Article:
quiring it to reroute its telephone lines
because of interference with the lines
of the Wamego Telephone campany.
be declared null and void. The order
was made September 9 upon the com
plain of the Wamego company. The
Rocky Ford company claims the or
der is confiscatory in that it will cost
$10,000 to reroute the lines. It claims
its lines are such as are approved by
law and modern science. The Vv a
mego company says the Rocky Ford
lints are of the transmission kind and
of such high, voltage, and in such close
proximity to, its own that they are in
terfering with Wamego company serv
ice. The Rocky Ford company claims
the -Wamego company's lines are of
the grounded system and are now ob
solete .in modern telephony.
, MARRIAGE LICENSES
Marrisfre licenses were- lsened In the pro
bate court today and Saturday to the fol
lowing: - - . .
Harold G. Morris, Topeka.......
Marie E. Baxter, Topeka
Arthur D. Bolton. Topeka... r.,
Bessie J. Iav!s, Topeka
Percv C Powell, Topeka
Marie Ferre), Topeka.... J.
. . . 2S
Diamond Engagement Rings. $50 to
$500. Eaay .trms. Harris-Goar Co.
CASTOR I A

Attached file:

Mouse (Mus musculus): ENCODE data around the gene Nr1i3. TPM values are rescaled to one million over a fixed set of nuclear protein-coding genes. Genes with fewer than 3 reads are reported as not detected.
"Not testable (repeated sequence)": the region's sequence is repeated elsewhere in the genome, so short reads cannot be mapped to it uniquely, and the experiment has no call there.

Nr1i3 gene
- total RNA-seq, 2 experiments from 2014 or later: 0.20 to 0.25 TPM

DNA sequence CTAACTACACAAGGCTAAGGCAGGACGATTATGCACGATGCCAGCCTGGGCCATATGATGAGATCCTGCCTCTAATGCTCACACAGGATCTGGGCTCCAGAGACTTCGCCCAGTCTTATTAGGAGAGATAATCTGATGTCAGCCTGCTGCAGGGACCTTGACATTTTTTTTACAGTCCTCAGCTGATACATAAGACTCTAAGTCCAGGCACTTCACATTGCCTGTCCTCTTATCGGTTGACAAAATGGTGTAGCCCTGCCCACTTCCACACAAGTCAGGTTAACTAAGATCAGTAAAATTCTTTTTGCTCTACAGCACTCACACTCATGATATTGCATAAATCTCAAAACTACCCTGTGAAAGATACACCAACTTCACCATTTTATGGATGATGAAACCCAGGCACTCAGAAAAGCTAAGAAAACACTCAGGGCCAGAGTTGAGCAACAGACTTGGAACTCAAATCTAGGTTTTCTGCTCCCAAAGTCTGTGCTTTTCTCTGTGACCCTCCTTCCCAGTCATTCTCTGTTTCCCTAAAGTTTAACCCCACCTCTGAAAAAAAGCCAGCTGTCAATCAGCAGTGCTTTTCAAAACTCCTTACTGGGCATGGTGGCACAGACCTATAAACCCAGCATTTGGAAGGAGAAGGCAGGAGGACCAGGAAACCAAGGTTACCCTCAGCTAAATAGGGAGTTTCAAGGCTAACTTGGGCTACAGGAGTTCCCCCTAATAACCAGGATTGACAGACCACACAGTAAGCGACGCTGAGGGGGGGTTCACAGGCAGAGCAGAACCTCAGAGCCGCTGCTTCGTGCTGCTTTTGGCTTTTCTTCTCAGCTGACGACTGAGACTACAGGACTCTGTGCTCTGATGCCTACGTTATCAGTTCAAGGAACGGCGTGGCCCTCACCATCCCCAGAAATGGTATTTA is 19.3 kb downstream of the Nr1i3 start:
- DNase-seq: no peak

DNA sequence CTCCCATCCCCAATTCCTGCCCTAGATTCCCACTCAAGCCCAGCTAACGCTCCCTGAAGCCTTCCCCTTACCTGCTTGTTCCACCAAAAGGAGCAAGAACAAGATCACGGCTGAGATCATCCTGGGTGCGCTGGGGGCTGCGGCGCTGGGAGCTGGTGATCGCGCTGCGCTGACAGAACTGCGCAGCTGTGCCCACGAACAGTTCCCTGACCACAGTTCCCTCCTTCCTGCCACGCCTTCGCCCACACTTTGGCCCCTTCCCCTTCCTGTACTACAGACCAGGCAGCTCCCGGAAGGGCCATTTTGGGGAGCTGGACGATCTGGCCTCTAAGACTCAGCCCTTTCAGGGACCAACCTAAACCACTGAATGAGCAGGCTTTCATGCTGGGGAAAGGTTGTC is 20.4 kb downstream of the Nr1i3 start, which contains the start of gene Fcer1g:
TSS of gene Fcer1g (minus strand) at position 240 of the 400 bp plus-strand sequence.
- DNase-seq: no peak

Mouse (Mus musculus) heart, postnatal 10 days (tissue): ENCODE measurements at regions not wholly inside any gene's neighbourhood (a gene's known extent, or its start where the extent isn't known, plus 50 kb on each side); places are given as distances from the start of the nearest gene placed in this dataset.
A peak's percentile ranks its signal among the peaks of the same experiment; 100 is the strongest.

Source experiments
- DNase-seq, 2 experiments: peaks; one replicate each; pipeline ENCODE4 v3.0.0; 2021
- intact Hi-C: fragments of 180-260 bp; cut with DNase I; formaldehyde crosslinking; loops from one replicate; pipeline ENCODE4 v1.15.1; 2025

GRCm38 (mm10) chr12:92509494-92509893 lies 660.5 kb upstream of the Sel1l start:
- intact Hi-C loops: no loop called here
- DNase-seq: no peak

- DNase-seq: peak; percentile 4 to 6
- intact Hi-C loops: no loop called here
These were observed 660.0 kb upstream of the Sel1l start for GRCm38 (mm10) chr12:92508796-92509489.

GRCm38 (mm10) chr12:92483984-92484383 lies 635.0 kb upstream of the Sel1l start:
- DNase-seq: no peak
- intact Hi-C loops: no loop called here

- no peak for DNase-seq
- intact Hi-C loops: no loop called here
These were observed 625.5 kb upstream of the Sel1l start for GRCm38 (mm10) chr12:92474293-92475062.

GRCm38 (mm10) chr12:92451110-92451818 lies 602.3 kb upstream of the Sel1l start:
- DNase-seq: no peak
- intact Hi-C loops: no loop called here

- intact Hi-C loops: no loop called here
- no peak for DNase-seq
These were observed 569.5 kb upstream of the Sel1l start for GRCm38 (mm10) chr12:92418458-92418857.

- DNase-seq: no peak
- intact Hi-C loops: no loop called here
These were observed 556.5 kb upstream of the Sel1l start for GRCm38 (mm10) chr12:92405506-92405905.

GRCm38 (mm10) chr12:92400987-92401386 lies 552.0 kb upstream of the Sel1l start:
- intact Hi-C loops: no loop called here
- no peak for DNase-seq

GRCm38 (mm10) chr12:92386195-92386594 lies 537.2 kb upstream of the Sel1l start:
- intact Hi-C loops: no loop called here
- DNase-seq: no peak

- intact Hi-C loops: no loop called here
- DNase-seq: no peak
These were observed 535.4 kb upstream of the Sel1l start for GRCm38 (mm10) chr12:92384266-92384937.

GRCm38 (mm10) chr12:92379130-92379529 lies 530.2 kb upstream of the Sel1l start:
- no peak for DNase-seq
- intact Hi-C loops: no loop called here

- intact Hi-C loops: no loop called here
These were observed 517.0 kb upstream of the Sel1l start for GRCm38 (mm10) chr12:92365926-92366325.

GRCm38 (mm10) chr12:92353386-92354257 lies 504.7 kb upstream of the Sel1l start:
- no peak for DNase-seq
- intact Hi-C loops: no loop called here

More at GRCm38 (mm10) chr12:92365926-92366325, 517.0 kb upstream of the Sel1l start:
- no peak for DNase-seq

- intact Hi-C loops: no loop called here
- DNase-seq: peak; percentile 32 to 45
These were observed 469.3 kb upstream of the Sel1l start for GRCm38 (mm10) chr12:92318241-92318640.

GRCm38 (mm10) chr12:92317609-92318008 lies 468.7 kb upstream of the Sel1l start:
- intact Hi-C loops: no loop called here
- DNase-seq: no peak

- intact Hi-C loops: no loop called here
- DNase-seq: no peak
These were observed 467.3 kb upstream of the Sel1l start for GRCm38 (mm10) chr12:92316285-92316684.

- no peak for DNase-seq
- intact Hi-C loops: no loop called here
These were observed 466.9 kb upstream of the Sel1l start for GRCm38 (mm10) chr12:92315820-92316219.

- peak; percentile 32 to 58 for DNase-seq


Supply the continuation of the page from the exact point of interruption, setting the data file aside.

For Infants and Children
In Use For Over 30 Years
Indian Oil Magnate's Marriage
Is 0. Says Judge.
Settles Disturbance Started
Several Months Ago.
Jackson Barnett, aged Indian oil
magnate and his pale-face bride. are
happily married. That is the conclu
sion of Judge A. M. Jackson of Win
field, In a report to the supreme court
in the suit to set aside the wedding.
Several months ago there was a big
disturbance in the federal department
of the interior When it was reported
that Anna Laurie Lowe had kidnapped
Barnett from his farm In Oklahoma,
taken hjm to CoffeyviUe, Kansas, and
married him. It was alleged that the
woman fled with Barnett in order to
gain possession of his property. Carl
O. O'Hornet went before the Kansas
supreme court in an application for an
order setting aside the Indian-paleface
wedding and returning Barnett to
the custody of the Oklahoma court.
luumaa vuuri, However, reiuseu
to be hasty in annulling the Indian's
wedding. So they appointed Judge
Jackson as commissioner to take testi
mony in the case. The guardian 'Vvas
also ordered to . provide money with
which Barnett's bride might fight for
her rights and enable the newly weds
to live happily during the proceedings.
In his report today Judge Jackson
states that Barnett and his wife have
removed to the Indian's farm in Okla
homa. - Both sides, he reports, have
agreed not to cause further disturb
ances. As soon as the guardian pro
vides sufficient funds for costs Judee
Jackson urges that the action now
pending in the court be dismissed.
BATH CAUSES BUCK EYE
Invites Woman to Use Count v
Jailer's Bath Room.
Because Hattie Graham took a bath
Sunday, Paul Lewis, a trusty at the
county jail, is once more locked in a
cell and Robert O. Garrod, jailer, has
a black eye. . .
According to Garrod's story, he was
out to dinner when Paul Lewis invited